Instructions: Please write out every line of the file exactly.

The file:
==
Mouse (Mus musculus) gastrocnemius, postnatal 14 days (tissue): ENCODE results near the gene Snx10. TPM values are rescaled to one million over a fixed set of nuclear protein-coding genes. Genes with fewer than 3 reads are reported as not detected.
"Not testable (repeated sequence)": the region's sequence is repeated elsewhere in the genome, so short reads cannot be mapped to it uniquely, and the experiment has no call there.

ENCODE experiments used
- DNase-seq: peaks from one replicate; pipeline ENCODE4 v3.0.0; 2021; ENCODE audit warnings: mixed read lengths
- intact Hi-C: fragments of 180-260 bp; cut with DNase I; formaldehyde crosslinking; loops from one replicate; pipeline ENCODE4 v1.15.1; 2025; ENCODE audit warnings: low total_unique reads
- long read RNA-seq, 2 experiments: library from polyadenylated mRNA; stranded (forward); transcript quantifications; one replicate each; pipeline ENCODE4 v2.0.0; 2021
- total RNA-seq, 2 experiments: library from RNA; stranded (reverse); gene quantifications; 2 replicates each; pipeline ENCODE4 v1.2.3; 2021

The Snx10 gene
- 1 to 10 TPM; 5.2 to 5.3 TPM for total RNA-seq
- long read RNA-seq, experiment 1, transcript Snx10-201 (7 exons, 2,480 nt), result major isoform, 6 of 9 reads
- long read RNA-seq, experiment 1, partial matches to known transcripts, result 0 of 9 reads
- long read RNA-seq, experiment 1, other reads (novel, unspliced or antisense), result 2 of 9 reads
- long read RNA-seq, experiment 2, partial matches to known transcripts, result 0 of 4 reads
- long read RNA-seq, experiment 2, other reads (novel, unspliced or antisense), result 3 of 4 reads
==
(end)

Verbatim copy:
Mouse (Mus musculus) gastrocnemius, postnatal 14 days (tissue): ENCODE results near the gene Snx10. TPM values are rescaled to one million over a fixed set of nuclear protein-coding genes. Genes with fewer than 3 reads are reported as not detected.
"Not testable (repeated sequence)": the region's sequence is repeated elsewhere in the genome, so short reads cannot be mapped to it uniquely, and the experiment has no call there.

ENCODE experiments used
- DNase-seq: peaks from one replicate; pipeline ENCODE4 v3.0.0; 2021; ENCODE audit warnings: mixed read lengths
- intact Hi-C: fragments of 180-260 bp; cut with DNase I; formaldehyde crosslinking; loops from one replicate; pipeline ENCODE4 v1.15.1; 2025; ENCODE audit warnings: low total_unique reads
- long read RNA-seq, 2 experiments: library from polyadenylated mRNA; stranded (forward); transcript quantifications; one replicate each; pipeline ENCODE4 v2.0.0; 2021
- total RNA-seq, 2 experiments: library from RNA; stranded (reverse); gene quantifications; 2 replicates each; pipeline ENCODE4 v1.2.3; 2021

The Snx10 gene
- 1 to 10 TPM; 5.2 to 5.3 TPM for total RNA-seq
- long read RNA-seq, experiment 1, transcript Snx10-201 (7 exons, 2,480 nt), result major isoform, 6 of 9 reads
- long read RNA-seq, experiment 1, partial matches to known transcripts, result 0 of 9 reads
- long read RNA-seq, experiment 1, other reads (novel, unspliced or antisense), result 2 of 9 reads
- long read RNA-seq, experiment 2, partial matches to known transcripts, result 0 of 4 reads
- long read RNA-seq, experiment 2, other reads (novel, unspliced or antisense), result 3 of 4 reads